August 20, 2009

VA’s Denial-of-Care-Oriented ‘Your Life, Your Choices,’ Quashed Under Bush, Revived Under Obama


If you were a reporter trying to gauge the credibility of Obama administration’s protests that it is really serious when it says that it will honor patient, doctor, and family treatment wishes in serious illness situations if the government takes an exponentially greater role in health care, you might look into how areas of health care already controlled by the government are dealing with these sensitive matters.

Apparently either no journalist has cared to look, or if anyone has looked, they haven’t found anything they believe is worth reporting.

In today’s Wall Street Journal, Jim Towey, a former director of the Bush White House’s Office of Faith-Based Initiatives and founder of the nonprofit Aging with Dignity, found a troubling, newsworthy, death-encouraging decision that has already been made during Barack Obama’s short term in office.

As Towey chronicles and explains, it’s in the Veterans Administration, and it really is appalling. Here are key excerpts from his column (bolds are mine):

If President Obama wants to better understand why America’s discomfort with end-of-life discussions threatens to derail his health-care reform, he might begin with his own Department of Veterans Affairs (VA). He will quickly discover how government bureaucrats are greasing the slippery slope that can start with cost containment but quickly become a systematic denial of care.

Last year, bureaucrats at the VA’s National Center for Ethics in Health Care advocated a 52-page end-of-life planning document, “Your Life, Your Choices.” It was first published in 1997 and later promoted as the VA’s preferred living will throughout its vast network of hospitals and nursing homes. After the Bush White House took a look at how this document was treating complex health and moral issues, the VA suspended its use. Unfortunately, under President Obama, the VA has now resuscitated “Your Life, Your Choices.”

Who is the primary author of this workbook? Dr. Robert Pearlman, chief of ethics evaluation for the center, a man who in 1996 advocated for physician-assisted suicide in Vacco v. Quill before the U.S. Supreme Court and is known for his support of health-care rationing.

“Your Life, Your Choices” presents end-of-life choices in a way aimed at steering users toward predetermined conclusions, much like a political “push poll.” For example, a worksheet on page 21 lists various scenarios and asks users to then decide whether their own life would be “not worth living.”

The circumstances listed include ones common among the elderly and disabled: living in a nursing home, being in a wheelchair and not being able to “shake the blues.” There is a section which provocatively asks, “Have you ever heard anyone say, ‘If I’m a vegetable, pull the plug’?” There also are guilt-inducing scenarios such as “I can no longer contribute to my family’s well being,” “I am a severe financial burden on my family” and that the vet’s situation “causes severe emotional burden for my family.”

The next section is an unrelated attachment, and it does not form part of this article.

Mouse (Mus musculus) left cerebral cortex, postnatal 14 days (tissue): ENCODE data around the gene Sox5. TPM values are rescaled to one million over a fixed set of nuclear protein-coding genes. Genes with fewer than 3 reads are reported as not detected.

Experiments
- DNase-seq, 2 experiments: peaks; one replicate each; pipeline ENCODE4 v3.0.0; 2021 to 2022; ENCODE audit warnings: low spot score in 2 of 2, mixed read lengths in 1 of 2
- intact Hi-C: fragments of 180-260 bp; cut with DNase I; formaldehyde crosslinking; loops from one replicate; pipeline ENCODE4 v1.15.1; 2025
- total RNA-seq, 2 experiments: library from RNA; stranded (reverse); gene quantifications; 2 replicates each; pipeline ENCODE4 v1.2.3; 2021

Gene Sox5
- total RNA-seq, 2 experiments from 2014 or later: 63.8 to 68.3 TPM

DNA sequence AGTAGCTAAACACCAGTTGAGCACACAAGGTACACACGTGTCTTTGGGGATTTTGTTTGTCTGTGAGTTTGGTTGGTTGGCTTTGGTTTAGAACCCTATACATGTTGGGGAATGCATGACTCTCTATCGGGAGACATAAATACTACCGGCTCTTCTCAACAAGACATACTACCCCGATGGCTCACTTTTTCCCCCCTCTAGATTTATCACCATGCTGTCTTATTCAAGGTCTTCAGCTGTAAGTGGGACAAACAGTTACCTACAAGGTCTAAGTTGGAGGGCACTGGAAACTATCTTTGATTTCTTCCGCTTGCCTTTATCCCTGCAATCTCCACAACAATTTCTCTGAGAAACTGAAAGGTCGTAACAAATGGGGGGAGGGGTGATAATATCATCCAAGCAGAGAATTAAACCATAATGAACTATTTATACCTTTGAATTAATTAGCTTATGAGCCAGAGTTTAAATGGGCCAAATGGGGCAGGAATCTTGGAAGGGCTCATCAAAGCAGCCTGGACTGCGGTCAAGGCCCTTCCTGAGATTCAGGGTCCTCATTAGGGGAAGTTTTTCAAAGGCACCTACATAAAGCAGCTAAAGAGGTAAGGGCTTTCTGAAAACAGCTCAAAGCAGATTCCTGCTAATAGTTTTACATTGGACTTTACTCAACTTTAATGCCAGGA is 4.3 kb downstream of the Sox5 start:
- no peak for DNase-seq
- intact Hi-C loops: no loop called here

When the government can steer vulnerable individuals to conclude for themselves that life is not worth living, who needs a death panel?

….. only one organization was listed in the new version as a resource on advance directives: the Hemlock Society (now euphemistically known as “Compassion and Choices”).

This hurry-up-and-die message is clear and unconscionable. Worse, a July 2009 VA directive instructs its primary care physicians to raise advance care planning with all VA patients and to refer them to “Your Life, Your Choices.” Not just those of advanced age and debilitated condition—all patients. America’s 24 million veterans deserve better.

Towey wraps by challenging the president “to walk two blocks from the Oval Office and pull the plug on ‘Your Life, Your Choices.’”

Don’t hold your breath, Jim — waiting for the president to make that walk, or waiting for anyone else in the press to note a federally-controlled health care system that is realizing the worst fears of those who believe in the dignity of life.

Cross-posted at



  1. And what, exactly, is your point? My late father, without the VA’s help, explicitly considered these and many other, similar questions before drawing up his own end-of-life instructions. And I am grateful that he did, because when he did fall ill and became, among many other problems, incapable of communicating, it made family members’ health care decisions for him about as easy as such decisions can be under such tragic circumstances.

    Comment by Lex — August 21, 2009 @ 9:54 am

  2. #1, the point, as described in the post, is that the VA publication encourages people to tilt their end of life instructions towards surrendering instead of fighting, that it has been revived during the Obama administration after being mothballed by Bush, and that the publication’s bring-back is evidence that the “death panel” fears of ObamaCare opponents aren’t imaginary.

    But I think you already knew that.

    Comment by TBlumer — August 21, 2009 @ 10:35 am

  3. I don’t see that, but let’s say for the sake of discussion that it’s true. Why, when the overwhelming majority of a person’s lifetime health-care expenses will be generated in the last few weeks or months of a typical person’s life, should we continue to pour vast amounts of health-care resources into pointlessly extending a person’s life? It’s hard to read a news-media account of a cancer patient without encountering many permutations and combinations of the word “fight,” and that mindset has no doubt been particularly inculcated into our service members and veterans. That’s a good thing; don’t misunderstand me: You don’t win wars without that mindset. But in terms of one’s own health, sometimes the best thing to do is just make yourself as comfortable as you can, enjoy yourself as much as you can, and when the time comes, let it come. With the rise of the hospice movement, that mindset is more common than it used to be, but the idea that as many patients have DNR orders as need them is badly mistaken.